Moral reforms and deteriorations are moved by large forces, and they are mostly caused by reactions from the habits of a preceding period. Backwards and forwards swings the great pendulum, and its alternations are not determined by a few distinguished folk clinging to the end of it. — Sir Charles Petrie, The Victorians
This weekend, I’ve watched Robert Altman’s Gosford Park and skimmed through Melanie Phillips‘s All Must Have Prizes.
Gosford Park is an entertaining comedy/murder mystery set in an English country house, with a cast of just about every British actor you’ve ever heard of. The film is set in the 1930s, when the country houses in England had already begun their decline, and is interesting for its accurate portrayal of the relations between the servant and landed classes at the time. It’s a little long, but is gorgeously filmed. Recommended.
The title of All Must Have Prizes comes from the Dodo in Alice in Wonderland, who, after a nonsensical running race in which the participants stopped and started as they pleased, declared that “Everybody has won, and all must have prizes”.
Phillips’s burden is the decline of the educational system in the UK, which she places in the context of a wider moral decline. Phillips herself is quite a character. During her career as a journalist and columnist, she’s made the transition from newspapers traditionally associated with the political left to the Daily Mail, a nasty right-wing tabloid. But fear not, for the book was first published in 1996, before this transition, and, on the subject of the decline in educational standards, she’s right.
What strikes me as odd is that employers and university teachers (or indeed, anyone who has looked at old O-level papers) know that GCSEs and A-levels have been reducing their content for years, and yet apparently nobody is allowed to say so because it would devalue the work put in by the children taking the exams. Unfortunately, the time spent on work isn’t necessarily proportional to how much a child learns, especially with the amount of make-work kids are given (things like project work, making posters, and often coursework fall into that category).
Phillips places the blame for this on a politicised educational establishment in the Department of Education and in teacher training colleges, who are more interested in making ideological points than in preparing children for work or university. As the title of the book suggests, she believes that their main errors are to insist that children should direct their own learning, that they should not be given work which they may see as hard or boring, and most of all, that they should never be allowed to think they have failed at anything. This leads to everyone being equally mediocre, like in that Kurt Vonnegut story.
But Mom broke up with Brad; she didn’t like craftsmen, she said, because they were too much like actual Victorians, always spouting all kinds of crap about how one thing was better than another thing, which eventually lead, she explained, to the belief that some people were better than others. — Neal Stephenson, The Diamond Age.
The later, and more controversial, chapters of the book link the decline in educational standards to a wider decline, characterised by an emphasis on rights rather than responsibilities and a lack of respect for authority. Phillips is especially concerned with the decline in conventional family life: while she does not make the mistake of saying that parental divorce always leads to delinquent children, she does argue that it makes such delinquency more likely. Phillips thinks of herself as a left-wing liberal, and pins the blame for shirking of responsibility on Margaret Thatcher’s “me generation”, pointing out that the name “Conservative Party” is a misnomer for an administration which was in fact dedicated to making sweeping changes.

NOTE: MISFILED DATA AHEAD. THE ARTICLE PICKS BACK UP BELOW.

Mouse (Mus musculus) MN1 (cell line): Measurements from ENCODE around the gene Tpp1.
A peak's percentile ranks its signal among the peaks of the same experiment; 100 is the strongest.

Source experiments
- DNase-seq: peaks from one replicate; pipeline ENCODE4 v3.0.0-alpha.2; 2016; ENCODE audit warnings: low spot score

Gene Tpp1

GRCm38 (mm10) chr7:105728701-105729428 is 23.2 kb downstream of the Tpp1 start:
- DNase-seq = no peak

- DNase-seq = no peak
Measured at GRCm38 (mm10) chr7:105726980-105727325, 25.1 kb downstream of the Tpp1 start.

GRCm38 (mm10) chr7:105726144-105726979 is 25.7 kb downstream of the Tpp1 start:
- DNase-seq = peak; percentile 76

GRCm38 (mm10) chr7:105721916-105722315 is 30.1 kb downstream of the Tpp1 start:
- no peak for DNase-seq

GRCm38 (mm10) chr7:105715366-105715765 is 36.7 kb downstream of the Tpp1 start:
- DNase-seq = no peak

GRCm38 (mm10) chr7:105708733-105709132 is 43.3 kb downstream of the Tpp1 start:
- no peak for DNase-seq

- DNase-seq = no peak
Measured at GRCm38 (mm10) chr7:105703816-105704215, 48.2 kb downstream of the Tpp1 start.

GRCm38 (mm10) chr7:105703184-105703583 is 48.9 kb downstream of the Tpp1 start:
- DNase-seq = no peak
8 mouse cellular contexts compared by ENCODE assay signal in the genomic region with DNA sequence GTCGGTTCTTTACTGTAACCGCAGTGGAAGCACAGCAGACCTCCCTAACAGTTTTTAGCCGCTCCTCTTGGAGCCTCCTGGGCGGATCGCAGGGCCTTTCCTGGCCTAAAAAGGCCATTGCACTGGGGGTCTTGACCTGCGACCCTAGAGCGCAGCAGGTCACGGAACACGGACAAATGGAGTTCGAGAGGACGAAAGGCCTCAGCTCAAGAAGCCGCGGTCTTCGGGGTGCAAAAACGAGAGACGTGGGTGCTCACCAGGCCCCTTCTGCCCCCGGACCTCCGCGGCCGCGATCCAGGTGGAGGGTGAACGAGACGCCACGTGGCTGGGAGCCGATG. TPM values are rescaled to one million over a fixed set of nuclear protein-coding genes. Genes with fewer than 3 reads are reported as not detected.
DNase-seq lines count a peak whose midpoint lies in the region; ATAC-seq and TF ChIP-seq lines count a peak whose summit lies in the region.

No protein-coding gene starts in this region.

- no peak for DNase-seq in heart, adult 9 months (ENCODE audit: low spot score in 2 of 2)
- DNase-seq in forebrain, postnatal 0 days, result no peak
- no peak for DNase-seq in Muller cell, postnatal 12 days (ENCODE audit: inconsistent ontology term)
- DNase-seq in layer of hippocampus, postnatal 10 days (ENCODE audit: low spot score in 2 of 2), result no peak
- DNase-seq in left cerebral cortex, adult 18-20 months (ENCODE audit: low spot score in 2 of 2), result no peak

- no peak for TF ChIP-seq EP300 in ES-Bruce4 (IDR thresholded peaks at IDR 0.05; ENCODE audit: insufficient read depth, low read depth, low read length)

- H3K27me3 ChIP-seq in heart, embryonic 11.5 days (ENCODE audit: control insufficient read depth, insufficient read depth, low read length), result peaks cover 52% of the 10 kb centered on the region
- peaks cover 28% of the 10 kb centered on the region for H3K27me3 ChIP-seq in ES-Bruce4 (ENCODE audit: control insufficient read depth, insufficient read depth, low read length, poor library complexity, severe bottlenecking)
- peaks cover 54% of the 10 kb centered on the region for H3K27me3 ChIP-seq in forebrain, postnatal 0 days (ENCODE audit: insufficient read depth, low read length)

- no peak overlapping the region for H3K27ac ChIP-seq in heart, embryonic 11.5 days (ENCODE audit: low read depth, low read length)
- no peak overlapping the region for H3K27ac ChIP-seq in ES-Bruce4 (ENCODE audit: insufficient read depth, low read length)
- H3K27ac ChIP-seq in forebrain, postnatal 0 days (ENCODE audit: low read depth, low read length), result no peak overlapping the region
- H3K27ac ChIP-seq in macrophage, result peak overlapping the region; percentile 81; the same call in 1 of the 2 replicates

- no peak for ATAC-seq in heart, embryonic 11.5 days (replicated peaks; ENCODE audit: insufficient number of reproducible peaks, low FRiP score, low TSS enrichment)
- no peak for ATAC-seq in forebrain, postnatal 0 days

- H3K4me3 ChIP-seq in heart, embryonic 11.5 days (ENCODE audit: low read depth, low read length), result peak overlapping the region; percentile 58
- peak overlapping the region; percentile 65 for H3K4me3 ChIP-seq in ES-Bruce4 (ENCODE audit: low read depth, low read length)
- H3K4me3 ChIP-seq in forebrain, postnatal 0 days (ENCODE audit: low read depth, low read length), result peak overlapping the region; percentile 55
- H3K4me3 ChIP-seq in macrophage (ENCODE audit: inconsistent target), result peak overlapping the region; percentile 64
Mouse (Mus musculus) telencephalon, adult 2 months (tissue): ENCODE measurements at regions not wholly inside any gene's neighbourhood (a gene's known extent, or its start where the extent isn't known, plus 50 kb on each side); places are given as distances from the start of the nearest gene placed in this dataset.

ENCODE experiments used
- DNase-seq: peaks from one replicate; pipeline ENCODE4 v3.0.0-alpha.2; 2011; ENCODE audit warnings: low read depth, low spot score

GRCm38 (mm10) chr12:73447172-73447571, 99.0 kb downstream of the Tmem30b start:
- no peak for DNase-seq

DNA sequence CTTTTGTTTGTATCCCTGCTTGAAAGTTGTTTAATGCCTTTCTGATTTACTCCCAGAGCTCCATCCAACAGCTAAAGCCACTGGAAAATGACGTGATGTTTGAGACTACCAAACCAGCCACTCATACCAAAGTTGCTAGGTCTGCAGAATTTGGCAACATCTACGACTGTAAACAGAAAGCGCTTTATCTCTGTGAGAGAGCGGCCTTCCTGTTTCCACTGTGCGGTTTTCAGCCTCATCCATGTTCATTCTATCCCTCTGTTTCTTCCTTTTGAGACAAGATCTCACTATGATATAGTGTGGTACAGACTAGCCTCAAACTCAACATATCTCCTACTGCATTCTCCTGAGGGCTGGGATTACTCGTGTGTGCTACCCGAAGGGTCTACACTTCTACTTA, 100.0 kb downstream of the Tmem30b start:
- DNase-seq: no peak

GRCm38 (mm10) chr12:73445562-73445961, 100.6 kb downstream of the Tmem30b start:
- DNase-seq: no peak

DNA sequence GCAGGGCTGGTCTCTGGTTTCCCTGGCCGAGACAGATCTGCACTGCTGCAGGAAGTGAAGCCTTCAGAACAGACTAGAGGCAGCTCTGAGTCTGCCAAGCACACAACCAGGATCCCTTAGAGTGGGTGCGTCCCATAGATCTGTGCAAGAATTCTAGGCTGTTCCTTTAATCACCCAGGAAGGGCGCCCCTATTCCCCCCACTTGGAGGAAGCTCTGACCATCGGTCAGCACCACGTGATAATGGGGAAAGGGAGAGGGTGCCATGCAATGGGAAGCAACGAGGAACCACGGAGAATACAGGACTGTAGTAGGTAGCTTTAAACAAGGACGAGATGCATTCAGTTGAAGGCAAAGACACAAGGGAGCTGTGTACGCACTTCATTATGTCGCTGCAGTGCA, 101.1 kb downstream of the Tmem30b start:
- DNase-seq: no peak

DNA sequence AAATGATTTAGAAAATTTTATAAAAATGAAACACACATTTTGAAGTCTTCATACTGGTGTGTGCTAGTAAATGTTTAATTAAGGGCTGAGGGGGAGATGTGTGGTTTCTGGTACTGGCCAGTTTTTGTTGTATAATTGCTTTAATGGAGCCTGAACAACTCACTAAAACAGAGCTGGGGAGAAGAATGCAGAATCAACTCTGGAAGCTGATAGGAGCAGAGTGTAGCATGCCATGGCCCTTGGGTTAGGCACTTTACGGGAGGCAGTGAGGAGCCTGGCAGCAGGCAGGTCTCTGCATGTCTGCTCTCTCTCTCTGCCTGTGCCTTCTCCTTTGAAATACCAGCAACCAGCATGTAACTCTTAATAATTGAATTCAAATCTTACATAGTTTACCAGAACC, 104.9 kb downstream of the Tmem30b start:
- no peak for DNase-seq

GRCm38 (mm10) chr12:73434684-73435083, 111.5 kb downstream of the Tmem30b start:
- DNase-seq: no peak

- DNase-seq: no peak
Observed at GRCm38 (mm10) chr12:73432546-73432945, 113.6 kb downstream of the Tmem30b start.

It’s here that I part company with Phillips to some extent. She seems to have moved further to the right these days: on her website, she makes it clear that, for example, she does not approve of the Government’s moves to allow civil partnerships for homosexuals, despite the fact that people who wish to form such partnerships presumably wish to express commitment and responsibility, two of the things which she sees as lacking in modern Britain. Similarly, she laments the decline of the Church of England but doesn’t quite have to the courage to say that she supports religion as a source of social cohesion: if not, then why lament its decline? Phillips teeters on the edge of the faith-based community, somewhat worryingly for her readers in the reality-based one.
On her wider point, though, I find myself agreeing with her. As I’ve said before, people without a culture which makes value judgements are mightily screwed. The current backlash against chavs and suchlike is a reflection of a wider culture which is running out of patience (oddly enough, this entry from epsilon_moo appeared while I was composing mine). Almost everyone on my friends-of-friends list who lives in London appears to have been mugged or burgled at least once. Meanwhile the Government invests in the white elephant of identity cards (Phillips’s prediction that without corrective action we risk tribalism or facism seems quite prescient for 1996) and promises to make more laws which will not be enforced.
In many ways we are better off than we were in the days of Gosford Park, when the rich few lived like, well, gentry, and the lower classes were humble and Knew Their Place, and I know that Greek or Roman bloke also said that the youth of his day had no respect, but these days, talk of Stephenson’s phyles and burbclaves is also looking prescient (the Londoner I know who hasn’t been burgled lives behind a gate and a security guard). So, are we doomed?